Philip Hirsch of Sydney University has a fascinating article in Sunday’s (1 May 2011) Bangkok Post on the broader ramifications of last month’s decision to take the prior consultation process on the Xayaburi dam to ministerial level. Here are a couple of excerpts:

Messy and inconclusive though the interim outcome on the Xayaburi dam may seem, it nevertheless carries considerable significance for the way in which river policy decisions are conducted in the Mekong. It reflects a maturing of the relationship between the four riparian countries, and it represents a tentative step toward a much more inclusive and informed process of decision-making and influence around the all-important question of the Mekong’s future as a flowing river or a stepped series of lakes.

Formally, the consultation process over Xayaburi has been elevated to the [ministerial] council, which meets once a year in October. It is conceivable that a special meeting could be convened prior to this. In principle, Laos could even go it alone, but just as decisions to date over dams have been bound in a wider regional geopolitics geared at respecting national sovereignty, the Xayaburi decision is now caught up in a regional geopolitics in which a decision to proceed would represent a snub to downstream countries and also poison the normally close relationship between Laos and its larger political ally to the East.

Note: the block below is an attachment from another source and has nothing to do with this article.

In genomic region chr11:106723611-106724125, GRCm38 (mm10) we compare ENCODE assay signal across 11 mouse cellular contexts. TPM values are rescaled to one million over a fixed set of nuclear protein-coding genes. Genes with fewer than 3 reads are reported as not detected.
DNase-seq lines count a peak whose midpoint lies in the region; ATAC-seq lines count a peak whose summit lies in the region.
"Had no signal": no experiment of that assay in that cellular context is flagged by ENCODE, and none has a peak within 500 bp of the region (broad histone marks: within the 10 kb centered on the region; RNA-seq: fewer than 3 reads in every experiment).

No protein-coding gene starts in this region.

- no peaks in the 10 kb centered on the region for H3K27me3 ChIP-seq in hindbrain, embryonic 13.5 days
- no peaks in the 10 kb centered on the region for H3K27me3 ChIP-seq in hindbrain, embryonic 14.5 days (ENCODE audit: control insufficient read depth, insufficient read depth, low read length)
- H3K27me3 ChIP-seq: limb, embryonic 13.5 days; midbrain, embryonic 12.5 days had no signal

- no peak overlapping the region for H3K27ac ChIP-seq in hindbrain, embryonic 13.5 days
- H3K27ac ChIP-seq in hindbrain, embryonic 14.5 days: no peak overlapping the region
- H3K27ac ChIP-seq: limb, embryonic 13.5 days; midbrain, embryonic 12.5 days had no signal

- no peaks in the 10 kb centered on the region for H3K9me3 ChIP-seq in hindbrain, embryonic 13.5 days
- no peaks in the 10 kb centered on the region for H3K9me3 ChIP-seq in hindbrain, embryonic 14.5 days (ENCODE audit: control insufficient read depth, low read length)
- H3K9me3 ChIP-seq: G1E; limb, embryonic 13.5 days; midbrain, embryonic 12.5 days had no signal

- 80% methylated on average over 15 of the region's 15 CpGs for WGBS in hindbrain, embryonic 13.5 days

Hirsch also draws attention to the fact that at least one of the Thai banks underwriting the project is wavering, “which could foreshadow an unravelling of the commercial arrangements necessary for the project to proceed”. Other reports suggest work on the project is proceeding regardless.

A couple of questions spring to mind here. First, the 3.5 billion dollar question: where is this particular project likely to end up? It’s obviously too early to say with any certainty, but it is worth considering some of the main factors at play. In particular, how might the Laos-Vietnam relationship figure in any outcome? One of the intriguing aspects of this episode is the loose coalescence of Lao and Thai government interests and those of Cambodia and Vietnam – unlikely sets of bedfellows indeed.

More fundamentally, where might a “new geopolitics of Mekong dams” – together with the stalling of the $7 billion Boten-Vientiane train project – leave the Lao government’s strategy of fostering high economic growth and “mega-projects” through regional investment in resource extractive industries (see last year’s 7th National Socio-Economic Development Plan)? Are the resultant delays blips on the way to implementing this strategy or do they speak to broader problems with it? To be sure, the train project seems to have been held up by domestic issues in China rather than cross-border complications. Moreover, Lao polities – small and surrounded by much larger ones – have long reconciled regional dependancies with autonomy (what choice do they have, after all?) But delays in these two “mega-projects” also show how much must go right (and what can go wrong) in the government’s plan to mobilise regional resources.